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Authors:Luise Ge, Daniel Halpern, Evi Micha, Ariel D. Procaccia, Itai Shapira, Yevgeniy Vorobeychik, Junlin Wu

Abstract:In the context of reinforcement learning from human feedback (RLHF), the reward function is generally derived from maximum likelihood estimation of a random utility model based on pairwise comparisons made by humans. The problem of learning a reward function is one of preference aggregation that, we argue, largely falls within the scope of social choice theory. From this perspective, we can evaluate different aggregation methods via established axioms, examining whether these methods meet or fail well-known standards. We demonstrate that both the Bradley-Terry-Luce Model and its broad generalizations fail to meet basic axioms. In response, we develop novel rules for learning reward functions with strong axiomatic guarantees. A key innovation from the standpoint of social choice is that our problem has a linear structure, which greatly restricts the space of feasible rules and leads to a new paradigm that we call linear social choice.

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Abstract:Motivated by the difficulty of specifying complete ordinal preferences over a large set of $m$ candidates, we study voting rules that are computable by querying voters about $t < m$ candidates. Generalizing prior works that focused on specific instances of this problem, our paper fully characterizes the set of positional scoring rules that can be computed for any $1 \leq t < m$, which notably does not include plurality. We then extend this to show a similar impossibility result for single transferable vote (elimination voting). These negative results are information-theoretic and agnostic to the number of queries. Finally, for scoring rules that are computable with limited-sized queries, we give parameterized upper and lower bounds on the number of such queries a deterministic or randomized algorithm must make to determine the score-maximizing candidate. While there is no gap between our bounds for deterministic algorithms, identifying the exact query complexity for randomized algorithms is a challenging open problem, of which we solve one special case.

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Abstract:We analyze the optimal size of a congress in a representative democracy. We take an epistemic view where voters decide on a binary issue with one ground truth outcome, and each voter votes correctly according to their competence levels in $[0, 1]$. Assuming that we can sample the best experts to form an epistemic congress, we find that the optimal congress size should be linear in the population size. This result is striking because it holds even when allowing the top representatives to be accurate with arbitrarily high probabilities. We then analyze real world data, finding that the actual sizes of congresses are much smaller than the optimal size our theoretical results suggest. We conclude by analyzing under what conditions congresses of sub-optimal sizes would still outperform direct democracy, in which all voters vote.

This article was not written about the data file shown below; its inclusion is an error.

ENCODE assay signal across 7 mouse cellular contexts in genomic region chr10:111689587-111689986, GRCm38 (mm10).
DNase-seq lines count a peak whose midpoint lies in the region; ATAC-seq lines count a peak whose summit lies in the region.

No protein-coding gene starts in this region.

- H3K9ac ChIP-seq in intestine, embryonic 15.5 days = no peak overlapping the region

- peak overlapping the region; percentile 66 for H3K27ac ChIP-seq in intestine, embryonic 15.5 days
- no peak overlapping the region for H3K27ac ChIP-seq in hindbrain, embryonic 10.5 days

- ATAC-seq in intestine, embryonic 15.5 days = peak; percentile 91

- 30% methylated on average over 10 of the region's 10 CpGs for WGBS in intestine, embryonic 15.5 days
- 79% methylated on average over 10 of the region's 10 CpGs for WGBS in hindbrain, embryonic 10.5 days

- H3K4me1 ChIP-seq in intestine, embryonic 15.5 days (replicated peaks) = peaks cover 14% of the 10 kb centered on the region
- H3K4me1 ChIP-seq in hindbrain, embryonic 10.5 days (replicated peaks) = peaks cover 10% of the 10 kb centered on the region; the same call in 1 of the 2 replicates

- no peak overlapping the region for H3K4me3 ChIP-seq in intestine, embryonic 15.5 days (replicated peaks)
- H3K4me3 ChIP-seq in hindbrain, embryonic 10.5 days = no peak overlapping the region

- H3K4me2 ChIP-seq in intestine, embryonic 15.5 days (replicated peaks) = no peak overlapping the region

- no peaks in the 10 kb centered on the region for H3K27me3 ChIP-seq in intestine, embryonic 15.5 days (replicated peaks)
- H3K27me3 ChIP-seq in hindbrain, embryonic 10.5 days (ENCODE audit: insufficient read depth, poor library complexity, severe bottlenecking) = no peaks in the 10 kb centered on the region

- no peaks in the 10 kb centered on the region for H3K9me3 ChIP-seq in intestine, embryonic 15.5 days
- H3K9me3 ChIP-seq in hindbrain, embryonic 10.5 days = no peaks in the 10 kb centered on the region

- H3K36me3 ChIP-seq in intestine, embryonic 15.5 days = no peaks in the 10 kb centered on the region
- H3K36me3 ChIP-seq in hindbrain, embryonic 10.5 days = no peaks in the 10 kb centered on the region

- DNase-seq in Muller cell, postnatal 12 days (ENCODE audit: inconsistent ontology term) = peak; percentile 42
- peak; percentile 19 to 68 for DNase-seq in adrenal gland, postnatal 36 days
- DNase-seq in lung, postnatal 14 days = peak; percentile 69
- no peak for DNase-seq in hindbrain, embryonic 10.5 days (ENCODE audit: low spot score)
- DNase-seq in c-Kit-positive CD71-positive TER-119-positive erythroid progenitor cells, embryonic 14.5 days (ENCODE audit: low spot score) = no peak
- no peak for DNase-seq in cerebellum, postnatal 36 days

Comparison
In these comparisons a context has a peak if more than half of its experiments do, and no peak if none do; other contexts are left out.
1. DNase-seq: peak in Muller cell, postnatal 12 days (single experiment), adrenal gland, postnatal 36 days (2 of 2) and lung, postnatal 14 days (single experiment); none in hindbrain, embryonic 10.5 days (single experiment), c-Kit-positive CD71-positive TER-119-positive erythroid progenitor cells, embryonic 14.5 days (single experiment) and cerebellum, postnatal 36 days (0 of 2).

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Abstract:We study the fundamental problem of allocating indivisible goods to agents with additive preferences. We consider eliciting from each agent only a ranking of her $k$ most preferred goods instead of her full cardinal valuations. We characterize the value of $k$ needed to achieve envy-freeness up to one good and approximate maximin share guarantee, two widely studied fairness notions. We also analyze the multiplicative loss in social welfare incurred due to the lack of full information with and without the fairness requirements.

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Abstract:We study the following metric distortion problem: there are two finite sets of points, V and C, that lie in the same metric space, and our goal is to choose a point in C whose total distance from the points in V is as small as possible. However, rather than having access to the underlying distance metric, we only know, for each point in V , a ranking of its distances to the points in C. We propose algorithms that choose a point in C using only these rankings as input and we provide bounds on their distortion (worst-case approximation ratio). A prominent motivation for this problem comes from voting theory, where V represents a set of voters, C represents a set of candidates, and the rankings correspond to ordinal preferences of the voters. A major conjecture in this framework is that the optimal deterministic algorithm has distortion 3. We resolve this conjecture by providing a polynomial-time algorithm that achieves distortion 3, matching a known lower bound. We do so by proving a novel lemma about matching rankings of candidates to candidates, which we refer to as the ranking-matching lemma. This lemma induces a family of novel algorithms, which may be of independent interest, and we show that a special algorithm in this family achieves distortion 3. We also provide more refined, parameterized, bounds using the notion of {\alpha}-decisiveness, which quantifies the extent to which a voter may prefer her top choice relative to all others. Finally, we introduce a new randomized algorithm with improved distortion compared to known results, and also provide improved lower bounds on the distortion of all deterministic and randomized algorithms.

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